A Sign, or Representamen, is a First which stands in such a genuine triadic relation to a Second called its Object, as to be capable of determining a Third, called its Interpretant, to assume the same triadic relation to its Object in which it stands itself to the same Object. (Buchler, 1955, pp. 99-100)
In order to characterize the action of the sign, Peirce then went further by describing at least one additional trichotomy to represent the categories within each of the sign’s constituents. Between 1903 and 1908, Peirce advanced three distinct proposals: (a) three trichotomies yielding 10 classes of signs (CP 2.233-2.264, 1903 and CP 8.376, 1908), (b) ten trichotomies producing 66 classes of signs (CP 8.344, 1908), and (c) six trichotomies yielding 28 classes of signs (Hardwick, 1977, p. 84, 1908). However, for purposes of clarity and utility, most scholars confine themselves to the first of the three proposals (e.g., see Savan, 1988 and Serson, 1997).
Despite the number of trichotomies that exist among constituents of the sign which seem to beg for separate analyses, Peirce emphasized the irreducible nature of the functioning sign. This emphasis is quite clear in Peirce’s definition of semiosis that was presented above. Because Thirdness is required for semiosis to occur, sign action cannot be reduced to activity between pairs of sign elements. Thus, assorted attempts by some scholars to isolate the trichotomies, especially the icon, index, and symbol, are ill-fated because of the ensuing destruction of the integrity of the developing sign in semiosis. Elsewhere (Smith, 1997), I have argued that dissociating the trichotomies in this way is akin to studying the effects of water by examining the separate properties of hydrogen or oxygen.
The Forms of Inference and Their Motivation
In his writings, Peirce expended much time and energy distinguishing three forms of inference: (a) abduction, based in Firstness, (b) deduction, of Secondness, and (c) induction, of Thirdness. Deduction has dominated western inference for over 2000 years, while induction has been a feature of philosophy and modern science for almost 700 years. Peirce’s principal contribution to inferential forms was the elaboration of the third form of inference that he eventually termed abduction, the logic of discovery (Smith, 2001). These forms of inference constitute various forms of reasoning and could be considered the engine or driving force of semiosis.
In semiosis, the three forms of inference act continuously on the constituents of the sign triad to move from the diffuse qualitative and emotional features of Firstness in the assorted sign relationships toward the laws and generality of Thirdness. Thus, semiosis is marked by everwidening cyclical processes of abduction, deduction, and induction in an ongoing dialectic of development. Why this process occurs, that is, what motivates the inferential processes in semiosis, is the topic to be considered next.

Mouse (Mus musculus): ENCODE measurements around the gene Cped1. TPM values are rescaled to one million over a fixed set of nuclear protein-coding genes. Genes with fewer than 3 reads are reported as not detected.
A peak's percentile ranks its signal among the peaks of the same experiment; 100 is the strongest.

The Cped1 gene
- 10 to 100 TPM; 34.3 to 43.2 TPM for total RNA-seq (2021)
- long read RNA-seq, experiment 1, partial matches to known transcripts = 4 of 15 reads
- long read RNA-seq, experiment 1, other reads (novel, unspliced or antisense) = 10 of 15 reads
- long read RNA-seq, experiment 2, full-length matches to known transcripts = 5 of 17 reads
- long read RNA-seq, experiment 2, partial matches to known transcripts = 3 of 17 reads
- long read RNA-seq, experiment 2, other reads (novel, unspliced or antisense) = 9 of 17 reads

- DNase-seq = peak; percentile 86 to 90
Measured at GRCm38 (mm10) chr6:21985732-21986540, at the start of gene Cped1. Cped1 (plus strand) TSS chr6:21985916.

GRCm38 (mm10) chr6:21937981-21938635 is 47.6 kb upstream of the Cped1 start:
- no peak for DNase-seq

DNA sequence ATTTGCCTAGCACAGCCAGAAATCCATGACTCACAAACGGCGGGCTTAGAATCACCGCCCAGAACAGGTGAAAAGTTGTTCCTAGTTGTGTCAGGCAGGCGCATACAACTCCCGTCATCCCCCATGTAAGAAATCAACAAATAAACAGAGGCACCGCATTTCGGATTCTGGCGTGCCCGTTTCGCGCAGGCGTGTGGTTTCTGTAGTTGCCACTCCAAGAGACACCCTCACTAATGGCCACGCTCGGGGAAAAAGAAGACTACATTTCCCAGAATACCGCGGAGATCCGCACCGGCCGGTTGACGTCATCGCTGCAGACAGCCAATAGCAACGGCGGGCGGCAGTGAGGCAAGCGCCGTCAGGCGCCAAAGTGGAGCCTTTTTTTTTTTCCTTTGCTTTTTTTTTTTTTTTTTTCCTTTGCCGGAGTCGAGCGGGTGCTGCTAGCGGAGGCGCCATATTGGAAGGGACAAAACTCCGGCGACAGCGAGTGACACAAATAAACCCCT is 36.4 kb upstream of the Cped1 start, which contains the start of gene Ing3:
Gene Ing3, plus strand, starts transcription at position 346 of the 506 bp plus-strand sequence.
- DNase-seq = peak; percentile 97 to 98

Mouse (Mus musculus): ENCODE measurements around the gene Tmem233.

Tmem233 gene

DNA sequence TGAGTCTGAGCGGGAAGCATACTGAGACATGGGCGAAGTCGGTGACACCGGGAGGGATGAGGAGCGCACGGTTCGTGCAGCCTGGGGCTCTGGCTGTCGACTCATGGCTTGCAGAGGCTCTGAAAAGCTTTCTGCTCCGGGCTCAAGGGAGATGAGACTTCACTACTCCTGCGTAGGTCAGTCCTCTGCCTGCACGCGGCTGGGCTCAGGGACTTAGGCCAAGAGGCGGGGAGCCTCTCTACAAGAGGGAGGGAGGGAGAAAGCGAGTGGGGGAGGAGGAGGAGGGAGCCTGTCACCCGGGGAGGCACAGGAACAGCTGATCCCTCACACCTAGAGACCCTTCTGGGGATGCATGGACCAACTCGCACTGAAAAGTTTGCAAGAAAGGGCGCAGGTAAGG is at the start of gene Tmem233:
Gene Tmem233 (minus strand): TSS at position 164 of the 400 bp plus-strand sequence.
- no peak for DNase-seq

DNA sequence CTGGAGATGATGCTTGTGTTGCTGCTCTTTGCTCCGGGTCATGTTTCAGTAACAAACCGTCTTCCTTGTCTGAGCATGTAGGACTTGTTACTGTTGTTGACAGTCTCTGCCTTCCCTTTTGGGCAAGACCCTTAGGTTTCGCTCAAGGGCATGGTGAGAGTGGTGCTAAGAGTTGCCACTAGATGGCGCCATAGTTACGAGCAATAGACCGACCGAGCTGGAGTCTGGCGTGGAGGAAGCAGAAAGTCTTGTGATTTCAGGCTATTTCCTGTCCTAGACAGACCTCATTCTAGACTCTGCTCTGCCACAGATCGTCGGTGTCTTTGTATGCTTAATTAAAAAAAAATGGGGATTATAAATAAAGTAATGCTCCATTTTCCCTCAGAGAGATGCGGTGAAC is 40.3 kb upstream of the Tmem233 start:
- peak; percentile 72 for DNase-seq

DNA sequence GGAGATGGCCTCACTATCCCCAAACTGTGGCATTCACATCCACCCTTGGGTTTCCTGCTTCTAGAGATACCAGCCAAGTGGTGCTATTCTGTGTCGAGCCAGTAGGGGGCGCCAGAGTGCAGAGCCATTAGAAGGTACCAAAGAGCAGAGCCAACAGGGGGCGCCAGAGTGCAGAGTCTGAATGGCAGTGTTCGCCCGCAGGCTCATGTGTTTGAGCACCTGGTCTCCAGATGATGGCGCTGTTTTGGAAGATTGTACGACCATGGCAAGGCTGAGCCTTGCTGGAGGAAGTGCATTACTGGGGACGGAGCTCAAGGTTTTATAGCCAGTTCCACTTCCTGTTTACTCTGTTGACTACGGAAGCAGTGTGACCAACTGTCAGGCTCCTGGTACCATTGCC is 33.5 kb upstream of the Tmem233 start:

Before continuing, however, I think it is worth noting that the foregoing operations of the sign underlie every cognitive process and thereby constitute a semiotic theory of cognition. Four basic tenets of this theory, called the four incapacities (CP 5.266; Serson, 1997), were outlined by Peirce in 1868 and refined over time. The first proposition, rephrased here, is that no knowledge is possible without first engaging the abductive processes that attend sensing in and experiencing of the external world. The second tenet proclaimed that we have no power to intuit knowledge, but rather every cognition is determined logically by previous cognitions. The third incapacity stated simply that “we have no power of thinking without signs”, a claim that supports all the arguments advanced above. The fourth proposition stated that “we have no conception of the absolutely incognizable”. That is, not only can we not know something that is not a sign but, by implication, we can never reach the final end of semiosis.
Above, I have described briefly how constituents of the sign change continuously over time and how this change is driven by one or another of the three inferential forms. From a psychological perspective, such development is triggered by the foundational need to survive and by the supporting actions of striving to become competent in understanding and using the signs of the culture. From the semiotic viewpoint adopted by Peirce, such development is pushed by the need to make sense of the surrounding context through the removal of doubt. This genuine doubt arises from uncertainty based in experience within a particular context. The motivation to reduce or remove this doubt is the trigger for semiosis and for the resulting change in one’s current beliefs, called the fixation of belief by Peirce (Buchler, 1955; Peirce, 1992).